Investing in financial instruments used to be an expensive endeavor. First, you’d go to a stockbroker with a pile of cash and hand it over to them. Then they’d either farm it out to a mutual fund or act as an intermediary for you, carrying out trades on the financial markets – charging fees, of course.
In the last few years, though, we’ve seen the rise of a consumer-friendly financial product called an ETF or “exchange-traded fund.” The idea is pretty simple. Instead of hiring a broker to carry out trades directly on the primary markets, ETFs allow retail investors to buy financial instruments on secondary markets without such hefty fees.
If that sounds a little complicated, don’t worry: we’re going to break it all down. Just know this: ETFs give the average Joe access to diversified stocks and bonds conveniently and at a low cost.
What Is An ETF?
An ETF is a type of high-level, buy-it-all-in-one-go, security that bundles a collection of underlying securities that track an index. For instance, you can buy an ETF that tracks the entire S&P 500 by containing a percentage of each stock on the exchange in the right proportion. Over time, the S&P 500 ETF tracks the overall performance of the index one-to-one, minus a small admin fee. ETF prices fluctuate daily as the value of the underlying securities change.
ETFs, however, are way more diverse than most people realize. Yes – some ETFs track the big indices. But you can also customize them to reflect your risk appetite or investment theories. Thus, ETFs can hold a range of financial securities, including bonds, cryptos, and even gold.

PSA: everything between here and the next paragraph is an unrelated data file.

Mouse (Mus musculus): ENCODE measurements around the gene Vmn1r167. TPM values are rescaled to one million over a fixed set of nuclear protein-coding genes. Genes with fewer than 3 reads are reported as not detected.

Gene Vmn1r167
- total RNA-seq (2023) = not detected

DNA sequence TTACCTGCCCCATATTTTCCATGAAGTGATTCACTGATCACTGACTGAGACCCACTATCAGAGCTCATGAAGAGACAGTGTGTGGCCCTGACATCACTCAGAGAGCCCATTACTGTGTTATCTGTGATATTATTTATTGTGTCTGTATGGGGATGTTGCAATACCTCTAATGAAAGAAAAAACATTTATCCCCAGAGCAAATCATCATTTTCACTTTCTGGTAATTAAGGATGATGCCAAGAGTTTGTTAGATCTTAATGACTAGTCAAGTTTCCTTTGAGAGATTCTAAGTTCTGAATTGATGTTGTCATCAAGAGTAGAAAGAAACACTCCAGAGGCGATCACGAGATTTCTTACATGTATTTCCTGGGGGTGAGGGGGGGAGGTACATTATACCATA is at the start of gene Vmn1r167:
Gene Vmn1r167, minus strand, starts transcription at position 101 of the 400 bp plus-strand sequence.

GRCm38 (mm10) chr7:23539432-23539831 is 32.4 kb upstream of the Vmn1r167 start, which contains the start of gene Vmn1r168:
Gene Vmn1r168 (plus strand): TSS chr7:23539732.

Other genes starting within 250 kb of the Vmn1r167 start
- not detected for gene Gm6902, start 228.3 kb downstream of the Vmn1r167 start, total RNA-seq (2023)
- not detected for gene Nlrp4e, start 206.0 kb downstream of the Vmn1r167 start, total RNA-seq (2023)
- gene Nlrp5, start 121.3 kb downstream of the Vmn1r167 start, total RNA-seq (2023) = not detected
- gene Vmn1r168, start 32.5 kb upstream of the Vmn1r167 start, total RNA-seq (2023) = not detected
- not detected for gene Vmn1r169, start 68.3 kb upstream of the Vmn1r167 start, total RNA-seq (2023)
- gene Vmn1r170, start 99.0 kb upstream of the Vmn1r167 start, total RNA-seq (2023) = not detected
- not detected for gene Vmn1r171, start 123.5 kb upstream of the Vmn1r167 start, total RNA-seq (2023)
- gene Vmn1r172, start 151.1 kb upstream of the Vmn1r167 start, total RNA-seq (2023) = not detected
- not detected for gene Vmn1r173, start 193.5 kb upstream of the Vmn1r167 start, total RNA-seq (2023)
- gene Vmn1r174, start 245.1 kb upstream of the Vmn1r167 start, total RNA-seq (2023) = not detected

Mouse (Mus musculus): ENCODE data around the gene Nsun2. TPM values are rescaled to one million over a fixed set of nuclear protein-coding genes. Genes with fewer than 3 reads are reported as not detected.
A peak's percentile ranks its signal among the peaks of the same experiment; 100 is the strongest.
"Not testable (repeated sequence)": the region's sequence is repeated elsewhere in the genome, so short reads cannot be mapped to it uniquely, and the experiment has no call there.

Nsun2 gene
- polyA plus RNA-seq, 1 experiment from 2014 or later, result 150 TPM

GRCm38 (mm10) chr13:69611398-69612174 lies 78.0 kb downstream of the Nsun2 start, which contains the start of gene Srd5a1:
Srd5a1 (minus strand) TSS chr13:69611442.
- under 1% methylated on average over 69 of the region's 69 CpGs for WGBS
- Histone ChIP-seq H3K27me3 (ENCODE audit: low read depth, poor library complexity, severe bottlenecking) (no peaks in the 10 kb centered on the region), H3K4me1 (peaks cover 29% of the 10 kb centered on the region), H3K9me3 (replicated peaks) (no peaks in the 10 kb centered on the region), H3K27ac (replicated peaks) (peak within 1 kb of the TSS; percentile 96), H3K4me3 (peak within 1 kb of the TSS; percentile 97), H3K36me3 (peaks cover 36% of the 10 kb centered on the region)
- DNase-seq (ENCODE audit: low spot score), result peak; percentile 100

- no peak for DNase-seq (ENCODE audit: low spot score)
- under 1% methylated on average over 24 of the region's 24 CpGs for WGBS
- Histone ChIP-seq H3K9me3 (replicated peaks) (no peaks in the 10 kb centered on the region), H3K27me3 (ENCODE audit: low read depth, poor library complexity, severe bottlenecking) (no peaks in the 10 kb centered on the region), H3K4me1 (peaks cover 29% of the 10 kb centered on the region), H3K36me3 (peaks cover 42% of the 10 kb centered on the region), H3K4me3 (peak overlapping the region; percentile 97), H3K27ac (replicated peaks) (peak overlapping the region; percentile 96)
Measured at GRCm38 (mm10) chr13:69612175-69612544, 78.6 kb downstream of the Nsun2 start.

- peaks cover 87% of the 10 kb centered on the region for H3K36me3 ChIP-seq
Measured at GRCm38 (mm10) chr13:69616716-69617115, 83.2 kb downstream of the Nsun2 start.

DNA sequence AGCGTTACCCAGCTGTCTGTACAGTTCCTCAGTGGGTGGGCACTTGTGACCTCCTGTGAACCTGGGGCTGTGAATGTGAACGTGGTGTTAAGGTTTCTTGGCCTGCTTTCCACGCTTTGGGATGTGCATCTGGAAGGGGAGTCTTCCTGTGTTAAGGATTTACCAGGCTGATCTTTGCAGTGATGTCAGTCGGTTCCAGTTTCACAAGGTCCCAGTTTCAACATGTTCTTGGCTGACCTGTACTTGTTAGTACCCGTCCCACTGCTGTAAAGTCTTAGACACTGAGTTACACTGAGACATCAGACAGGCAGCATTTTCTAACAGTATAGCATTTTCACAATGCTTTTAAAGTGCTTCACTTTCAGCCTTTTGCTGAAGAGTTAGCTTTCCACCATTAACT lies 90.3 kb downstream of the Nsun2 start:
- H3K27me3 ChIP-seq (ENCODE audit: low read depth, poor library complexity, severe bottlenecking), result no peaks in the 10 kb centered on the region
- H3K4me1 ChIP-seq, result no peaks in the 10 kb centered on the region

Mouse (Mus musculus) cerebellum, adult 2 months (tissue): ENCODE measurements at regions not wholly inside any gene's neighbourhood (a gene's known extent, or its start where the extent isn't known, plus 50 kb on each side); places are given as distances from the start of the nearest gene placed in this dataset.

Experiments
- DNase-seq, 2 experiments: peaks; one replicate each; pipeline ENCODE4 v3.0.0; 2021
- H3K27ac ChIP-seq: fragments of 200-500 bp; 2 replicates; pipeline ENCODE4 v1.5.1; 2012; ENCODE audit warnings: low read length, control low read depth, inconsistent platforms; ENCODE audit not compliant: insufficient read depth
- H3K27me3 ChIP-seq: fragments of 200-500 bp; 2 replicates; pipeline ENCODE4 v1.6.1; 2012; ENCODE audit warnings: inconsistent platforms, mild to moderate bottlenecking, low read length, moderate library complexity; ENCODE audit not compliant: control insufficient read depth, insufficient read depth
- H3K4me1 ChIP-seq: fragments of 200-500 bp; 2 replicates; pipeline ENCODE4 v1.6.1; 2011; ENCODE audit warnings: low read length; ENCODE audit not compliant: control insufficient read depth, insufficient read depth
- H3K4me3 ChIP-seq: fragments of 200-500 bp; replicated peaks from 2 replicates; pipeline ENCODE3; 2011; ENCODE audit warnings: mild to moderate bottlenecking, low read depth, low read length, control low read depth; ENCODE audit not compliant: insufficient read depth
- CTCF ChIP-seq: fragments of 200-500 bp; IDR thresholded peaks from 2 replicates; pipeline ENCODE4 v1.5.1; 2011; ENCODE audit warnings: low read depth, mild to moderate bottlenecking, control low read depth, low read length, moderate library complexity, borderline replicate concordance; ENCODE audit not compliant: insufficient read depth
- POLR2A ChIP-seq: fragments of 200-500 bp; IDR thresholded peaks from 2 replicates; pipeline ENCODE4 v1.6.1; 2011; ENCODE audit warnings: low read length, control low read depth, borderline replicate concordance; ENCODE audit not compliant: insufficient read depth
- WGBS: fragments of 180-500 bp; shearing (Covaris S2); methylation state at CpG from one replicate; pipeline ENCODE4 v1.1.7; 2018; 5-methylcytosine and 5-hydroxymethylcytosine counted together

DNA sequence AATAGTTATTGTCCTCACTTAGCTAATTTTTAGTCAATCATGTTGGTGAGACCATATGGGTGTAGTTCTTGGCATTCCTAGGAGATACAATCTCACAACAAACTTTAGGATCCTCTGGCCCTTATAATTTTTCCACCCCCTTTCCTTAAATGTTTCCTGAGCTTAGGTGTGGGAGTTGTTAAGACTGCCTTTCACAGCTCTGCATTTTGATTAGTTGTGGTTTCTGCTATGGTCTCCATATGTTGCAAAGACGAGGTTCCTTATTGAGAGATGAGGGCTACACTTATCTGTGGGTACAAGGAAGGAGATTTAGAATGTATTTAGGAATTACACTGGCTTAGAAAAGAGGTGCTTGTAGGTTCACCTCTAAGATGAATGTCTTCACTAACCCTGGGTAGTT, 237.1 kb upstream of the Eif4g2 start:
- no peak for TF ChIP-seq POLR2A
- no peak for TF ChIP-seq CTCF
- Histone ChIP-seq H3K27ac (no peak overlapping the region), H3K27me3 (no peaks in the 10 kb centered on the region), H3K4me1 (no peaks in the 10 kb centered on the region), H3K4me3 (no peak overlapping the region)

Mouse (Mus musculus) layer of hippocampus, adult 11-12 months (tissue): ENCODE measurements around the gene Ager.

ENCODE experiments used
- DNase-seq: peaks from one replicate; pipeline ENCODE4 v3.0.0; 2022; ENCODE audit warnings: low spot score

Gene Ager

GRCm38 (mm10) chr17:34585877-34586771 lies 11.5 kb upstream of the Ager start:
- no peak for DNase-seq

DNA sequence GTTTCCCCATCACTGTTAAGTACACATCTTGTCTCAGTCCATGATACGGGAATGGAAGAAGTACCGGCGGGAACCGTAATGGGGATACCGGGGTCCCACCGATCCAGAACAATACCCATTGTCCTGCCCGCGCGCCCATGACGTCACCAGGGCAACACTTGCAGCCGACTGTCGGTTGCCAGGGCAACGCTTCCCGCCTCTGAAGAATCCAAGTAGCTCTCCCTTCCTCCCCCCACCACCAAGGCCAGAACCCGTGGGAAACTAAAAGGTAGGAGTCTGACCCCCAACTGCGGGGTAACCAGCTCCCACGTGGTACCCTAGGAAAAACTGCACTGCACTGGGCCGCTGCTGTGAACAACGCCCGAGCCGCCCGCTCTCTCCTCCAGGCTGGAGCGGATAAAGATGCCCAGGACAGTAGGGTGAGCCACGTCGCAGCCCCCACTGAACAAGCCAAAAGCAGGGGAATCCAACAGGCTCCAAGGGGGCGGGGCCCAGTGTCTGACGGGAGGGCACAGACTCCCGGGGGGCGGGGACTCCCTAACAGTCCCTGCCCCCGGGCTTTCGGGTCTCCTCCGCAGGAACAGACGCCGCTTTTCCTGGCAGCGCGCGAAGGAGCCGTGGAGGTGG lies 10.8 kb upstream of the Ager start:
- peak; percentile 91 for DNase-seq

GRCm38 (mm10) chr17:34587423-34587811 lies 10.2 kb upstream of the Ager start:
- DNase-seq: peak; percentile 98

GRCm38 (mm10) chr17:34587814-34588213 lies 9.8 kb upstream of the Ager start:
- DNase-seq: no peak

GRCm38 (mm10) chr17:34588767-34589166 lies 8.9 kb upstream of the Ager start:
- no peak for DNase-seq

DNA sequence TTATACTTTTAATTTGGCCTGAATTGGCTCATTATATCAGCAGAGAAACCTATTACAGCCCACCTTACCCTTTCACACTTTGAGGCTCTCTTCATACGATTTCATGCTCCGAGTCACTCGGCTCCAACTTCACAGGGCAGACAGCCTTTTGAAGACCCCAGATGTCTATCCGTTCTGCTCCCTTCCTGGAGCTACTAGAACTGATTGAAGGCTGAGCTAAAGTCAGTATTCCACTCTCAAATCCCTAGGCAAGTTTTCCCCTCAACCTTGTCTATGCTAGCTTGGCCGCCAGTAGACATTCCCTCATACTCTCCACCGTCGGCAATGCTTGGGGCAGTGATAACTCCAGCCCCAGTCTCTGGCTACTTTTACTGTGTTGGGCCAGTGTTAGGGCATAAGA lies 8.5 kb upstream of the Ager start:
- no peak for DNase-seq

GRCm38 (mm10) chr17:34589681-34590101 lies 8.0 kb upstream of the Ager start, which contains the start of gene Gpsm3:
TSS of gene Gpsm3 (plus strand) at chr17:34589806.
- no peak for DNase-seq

ETFs bypass all the usual gatekeepers on the stock exchange. You don’t have to be a registered trader to purchase them – you can go direct. And you don’t have to research individual companies, either. So-called “smart beta” ETFs let you invest your money according to various themes, like disruptive innovation or “value.”
The price is also much lower than traditional investment strategies. ETFs offer a lower expense ratio than mutual funds – typically less than 0.5 percent, compared to 1.5 to 3 percent.
Positives and Negatives of ETFs
ETFs are one of the cheapest ways to invest in equities, bonds, crypto, commodities, and precious metals. You simply buy the fund, and then the people who manage it follow a set of simple rules applied robotically. Going back to the S&P 500 tracker ETF, managers adjust the fund every quarter to reflect new stocks that have fallen in and out of the index.
Because management is rote, ETFs are generally cheaper than mutual funds where traders are actively managing accounts, trying to generate higher returns. Nobody is sitting down, doing analysis, or thinking hard about how gains might manifest. Instead, most ETFs just follow a set of rules and continue to do so for as long as it lasts. Investors, therefore, don’t have to pay the salaries of traders. The only expense is a small management fee for periodically adjusting the contents of the fund.